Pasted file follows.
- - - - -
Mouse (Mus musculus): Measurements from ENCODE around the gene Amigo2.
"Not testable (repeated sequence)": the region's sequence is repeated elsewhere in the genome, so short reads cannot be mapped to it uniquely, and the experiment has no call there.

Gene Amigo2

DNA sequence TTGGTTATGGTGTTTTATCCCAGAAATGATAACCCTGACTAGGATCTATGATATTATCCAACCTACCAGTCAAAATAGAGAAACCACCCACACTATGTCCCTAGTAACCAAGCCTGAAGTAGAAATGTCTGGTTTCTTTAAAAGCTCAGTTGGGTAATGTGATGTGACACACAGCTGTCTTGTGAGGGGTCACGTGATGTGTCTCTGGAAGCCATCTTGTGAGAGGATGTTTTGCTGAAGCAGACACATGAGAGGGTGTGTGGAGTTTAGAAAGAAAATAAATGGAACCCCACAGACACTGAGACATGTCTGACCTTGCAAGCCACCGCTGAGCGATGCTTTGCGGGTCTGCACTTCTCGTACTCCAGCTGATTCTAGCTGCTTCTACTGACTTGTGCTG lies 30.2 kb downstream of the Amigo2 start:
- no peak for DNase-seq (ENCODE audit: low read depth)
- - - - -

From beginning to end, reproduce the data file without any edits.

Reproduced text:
Mouse (Mus musculus): Measurements from ENCODE around the gene Amigo2.
"Not testable (repeated sequence)": the region's sequence is repeated elsewhere in the genome, so short reads cannot be mapped to it uniquely, and the experiment has no call there.

Gene Amigo2

DNA sequence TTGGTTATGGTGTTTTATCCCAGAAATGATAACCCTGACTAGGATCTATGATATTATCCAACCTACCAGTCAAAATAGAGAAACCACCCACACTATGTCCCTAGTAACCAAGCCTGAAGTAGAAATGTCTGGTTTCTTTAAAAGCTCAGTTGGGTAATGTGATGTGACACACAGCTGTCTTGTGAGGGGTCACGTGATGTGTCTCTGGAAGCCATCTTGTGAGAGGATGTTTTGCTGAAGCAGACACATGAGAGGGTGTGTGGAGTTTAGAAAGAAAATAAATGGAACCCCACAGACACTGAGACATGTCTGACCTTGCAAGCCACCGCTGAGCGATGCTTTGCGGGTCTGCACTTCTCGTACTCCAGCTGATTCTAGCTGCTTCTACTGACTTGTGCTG lies 30.2 kb downstream of the Amigo2 start:
- no peak for DNase-seq (ENCODE audit: low read depth)